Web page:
Special Glass is a slightly cracked anti-cinecomic

What is a superhero?

It's hard to talk about Glass being forced not to spoil anything about his shocking ending. The latest film of M. Night Shyamalan, the third chapter of the trilogy that began with Unbreakable in 2000 and continued with Split in 2016, is a crossover that begins bland, continues messy, fragmented like broken glass, then explodes and overturns all the cinecomic habits, leaving astonished and bewildered. It has neither the coherence of Unbreakable nor the rhythm and compactness of Split, it is a schizophrenic film that seems to have been shot by one of the personalities of Kevin Wendell Crumb (always the crazy and irresistible James McAvoy), capable of going from a brilliant idea to a mediocre and predictable realization within 10 minutes. It almost seems to be in front of a pilot episode of a generic mid-budget superhero TV series, yet you always get the impression that there is something more underneath.

Glass script

It starts from where Split left us, with the manhunt against Kevin and the hungry "beast", a personality with demonic traits, cannibal, uncontrollable and again the jailer of four teenagers, chased by David Dunn (Bruce Willis), indestructible man led by his son joseph (Spencer Treat Clark) in his vigilante mission. The clash is written, the forces involved are the same, but the police, led by the psychiatrist Ellie Staple (Sarah Paulson) is found on the spot, as if he had foreseen their moves, equipped to neutralize the powers of the two meta-humans. It is from this moment that the rhythm becomes syncopated, showing the consequences of a 210-minute shot squeezed into 128, when the two who end up locked up in the psychiatric hospital home of another old acquaintance, Elijah Price, the glass man obsessed with comics and plagued with osteogenesis (Samuel L. Jackson), accused of numerous attacks perpetrated in the name of the search for the superman. Everything seems artifact, especially the aims of Dr. Staple, whose goal is to psychoanalyze them and convince them that they are not superheroes, that they have nothing special except strong personality disorders. A motivation that shows the side of a healthy skepticism, told through mostly surreal and fragile dialogues, especially when it borders on the para-scientific field - on the other hand at least managing to deepen the psychology of the protagonists, shooting in the pile, true point strong of Shyamalan's previous productions -

It will not be as precious as those blown in Murano, but this Glass in its defects manages to fascinate and become a particular piece of furniture in our cinephile memory.

The problem is also that everything takes place within the walls of a ridiculously guarded facility, with very few armed guards and only one attendant in turn who should both go around the rooms and check the surveillance cameras. a stuff that breaks the suspension of disbelief several times. It's all crooked, cracked, brittle like Price's bones, with pretty chilling action scenes in the staging, fake like a wrestling match, suggesting that, in fact, in previous films there were practically none. . The aesthetics are also quite anonymous, dull, aseptic. Nothing to do with Kevin's dungeons, with details that told his story scattered in every scene, almost subliminal, or with the daily Philadelphia of a David Dunn unaware of his fate. To keep everything up, too a very scazzatissimo Bruce Willis who gives the best of himself in the unedited sequences cut and pasted by Unbreakable, but there are McAvoy and Jackson, the first still phenomenal in giving character to the horde of personalities competing for a place in the light of conscience; the second capable of disturbing and fascinating with a logic as brilliant as it is bizarre, pursuing his ideal at all costs, awakening the extraordinary men of the world. It also comes back Casey Cooke (Anya Taylor-Joy), survivor of the first assault of the Horde in Split and capable of managing sequences with a high emotional rate alone. Brava.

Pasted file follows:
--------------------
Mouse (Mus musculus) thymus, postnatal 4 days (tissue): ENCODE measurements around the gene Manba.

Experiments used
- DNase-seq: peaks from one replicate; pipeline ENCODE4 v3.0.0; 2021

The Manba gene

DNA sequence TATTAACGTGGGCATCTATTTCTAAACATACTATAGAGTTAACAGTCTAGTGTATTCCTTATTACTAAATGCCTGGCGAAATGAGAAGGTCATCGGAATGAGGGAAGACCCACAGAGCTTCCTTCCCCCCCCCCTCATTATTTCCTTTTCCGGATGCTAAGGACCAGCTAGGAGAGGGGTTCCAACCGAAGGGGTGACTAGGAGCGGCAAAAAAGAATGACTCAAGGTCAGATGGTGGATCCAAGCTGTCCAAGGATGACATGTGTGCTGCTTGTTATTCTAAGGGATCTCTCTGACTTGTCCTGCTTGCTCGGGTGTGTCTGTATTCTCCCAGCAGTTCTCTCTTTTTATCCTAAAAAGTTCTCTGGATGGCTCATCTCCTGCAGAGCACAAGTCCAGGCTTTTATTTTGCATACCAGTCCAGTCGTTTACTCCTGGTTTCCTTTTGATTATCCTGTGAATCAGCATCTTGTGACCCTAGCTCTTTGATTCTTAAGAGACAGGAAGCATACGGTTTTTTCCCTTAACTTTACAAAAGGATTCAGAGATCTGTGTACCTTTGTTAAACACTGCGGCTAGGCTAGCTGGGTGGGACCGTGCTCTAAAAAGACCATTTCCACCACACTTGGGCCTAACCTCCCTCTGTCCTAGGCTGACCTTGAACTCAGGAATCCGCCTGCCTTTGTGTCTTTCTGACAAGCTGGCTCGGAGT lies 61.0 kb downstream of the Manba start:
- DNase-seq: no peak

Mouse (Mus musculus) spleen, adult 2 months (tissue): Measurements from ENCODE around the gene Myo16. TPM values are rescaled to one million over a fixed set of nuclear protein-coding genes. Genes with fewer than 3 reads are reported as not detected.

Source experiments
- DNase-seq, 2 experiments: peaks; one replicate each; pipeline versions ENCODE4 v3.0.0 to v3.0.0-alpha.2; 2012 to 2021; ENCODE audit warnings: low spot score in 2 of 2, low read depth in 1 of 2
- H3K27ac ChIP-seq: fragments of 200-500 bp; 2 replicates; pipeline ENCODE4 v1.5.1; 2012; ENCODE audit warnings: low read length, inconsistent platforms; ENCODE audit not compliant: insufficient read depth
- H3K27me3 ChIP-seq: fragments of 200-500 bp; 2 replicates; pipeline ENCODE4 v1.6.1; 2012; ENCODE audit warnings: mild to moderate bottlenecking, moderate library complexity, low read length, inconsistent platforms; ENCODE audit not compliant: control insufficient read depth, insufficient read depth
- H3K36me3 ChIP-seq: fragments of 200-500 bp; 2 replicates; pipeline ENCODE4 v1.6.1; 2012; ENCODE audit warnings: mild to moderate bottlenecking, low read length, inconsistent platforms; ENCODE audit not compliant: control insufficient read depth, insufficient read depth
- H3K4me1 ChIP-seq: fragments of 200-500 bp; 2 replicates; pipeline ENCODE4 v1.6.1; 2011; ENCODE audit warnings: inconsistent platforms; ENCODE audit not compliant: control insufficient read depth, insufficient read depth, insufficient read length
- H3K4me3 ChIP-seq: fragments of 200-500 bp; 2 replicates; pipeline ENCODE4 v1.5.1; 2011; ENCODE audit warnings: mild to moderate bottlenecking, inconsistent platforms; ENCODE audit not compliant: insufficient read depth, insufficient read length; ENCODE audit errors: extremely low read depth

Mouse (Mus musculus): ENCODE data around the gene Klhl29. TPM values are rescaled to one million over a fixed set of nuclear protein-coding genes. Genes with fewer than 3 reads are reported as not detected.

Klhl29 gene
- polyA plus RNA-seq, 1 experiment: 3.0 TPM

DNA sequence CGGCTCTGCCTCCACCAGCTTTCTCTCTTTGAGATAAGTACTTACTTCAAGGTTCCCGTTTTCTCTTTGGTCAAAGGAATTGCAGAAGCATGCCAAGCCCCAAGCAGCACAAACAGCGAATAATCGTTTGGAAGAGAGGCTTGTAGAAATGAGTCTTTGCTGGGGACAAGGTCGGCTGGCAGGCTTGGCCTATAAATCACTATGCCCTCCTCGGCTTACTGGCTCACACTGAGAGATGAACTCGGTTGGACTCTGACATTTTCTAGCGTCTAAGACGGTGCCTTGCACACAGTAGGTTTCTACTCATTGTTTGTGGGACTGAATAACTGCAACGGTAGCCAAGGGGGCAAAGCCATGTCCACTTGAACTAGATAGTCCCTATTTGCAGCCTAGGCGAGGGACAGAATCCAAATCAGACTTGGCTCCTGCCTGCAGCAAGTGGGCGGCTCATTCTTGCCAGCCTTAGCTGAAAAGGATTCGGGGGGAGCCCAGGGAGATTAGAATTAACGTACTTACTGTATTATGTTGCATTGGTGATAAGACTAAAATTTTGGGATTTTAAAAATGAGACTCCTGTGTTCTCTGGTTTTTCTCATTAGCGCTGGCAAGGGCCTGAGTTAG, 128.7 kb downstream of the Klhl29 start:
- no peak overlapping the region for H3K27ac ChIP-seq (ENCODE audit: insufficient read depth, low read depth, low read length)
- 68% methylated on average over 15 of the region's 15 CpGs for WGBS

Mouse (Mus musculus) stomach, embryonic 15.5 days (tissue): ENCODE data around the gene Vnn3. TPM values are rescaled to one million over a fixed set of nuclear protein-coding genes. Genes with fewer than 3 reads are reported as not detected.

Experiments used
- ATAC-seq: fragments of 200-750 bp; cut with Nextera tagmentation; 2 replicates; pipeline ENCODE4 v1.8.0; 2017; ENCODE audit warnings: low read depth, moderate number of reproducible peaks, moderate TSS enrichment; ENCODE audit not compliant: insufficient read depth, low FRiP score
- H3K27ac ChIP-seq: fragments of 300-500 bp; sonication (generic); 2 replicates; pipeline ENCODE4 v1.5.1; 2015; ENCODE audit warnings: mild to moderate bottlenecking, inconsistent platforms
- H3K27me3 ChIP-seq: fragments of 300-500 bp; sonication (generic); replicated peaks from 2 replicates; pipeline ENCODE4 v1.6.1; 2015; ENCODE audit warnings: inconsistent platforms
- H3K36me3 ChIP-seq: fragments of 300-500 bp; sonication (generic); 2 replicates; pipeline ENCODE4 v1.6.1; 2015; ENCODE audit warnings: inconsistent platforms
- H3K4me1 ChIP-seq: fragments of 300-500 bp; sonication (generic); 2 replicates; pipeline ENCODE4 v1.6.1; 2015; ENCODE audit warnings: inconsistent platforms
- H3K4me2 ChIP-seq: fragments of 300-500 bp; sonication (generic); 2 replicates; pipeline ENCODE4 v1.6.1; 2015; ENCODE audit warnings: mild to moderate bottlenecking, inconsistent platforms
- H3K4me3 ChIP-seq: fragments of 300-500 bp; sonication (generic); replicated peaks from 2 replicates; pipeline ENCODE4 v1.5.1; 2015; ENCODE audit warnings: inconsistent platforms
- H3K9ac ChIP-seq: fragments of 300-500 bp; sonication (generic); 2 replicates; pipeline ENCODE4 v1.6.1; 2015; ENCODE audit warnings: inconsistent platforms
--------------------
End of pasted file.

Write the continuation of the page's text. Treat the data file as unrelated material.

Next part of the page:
And scene after scene, a little exhausted by the fluctuation of emotions and general quality, we arrive inexorably towards something that I do not even intend to hint or tell in implication, but we arrive there aware that Shyamalan is the Cesarini of directors and the last minutes are his penalty area. What the last few minutes tell us manages to smooth out even some imperfections, giving meaning to some, making others forget because "we loved it, we enjoyed it anyway", but the fact remains that if Split was the premise for another great film , expectations were partly disappointed. It must be said that, in any case, dear Night is one who plays with the ambiguities of his works, winking at the B-movie and always leaving the doubt that bad things have been deliberately put up with sloppiness, but in short, the feeling is that at a certain point even he didn't know very well where to go, strategically placing a mine on which he knew the spectator would put foot. And in the end it is also okay, because you have fun, you remain entangled in the story, entangled in the thoughts and delusions of three fantastic and grotesque characters, making it mandatory to watch the prequels before entering the room, both available on Netflix (glory to you), to enjoy their birth and development. A human analysis of the superhero who has the courage to question them, in a cinematic era dominated by them.

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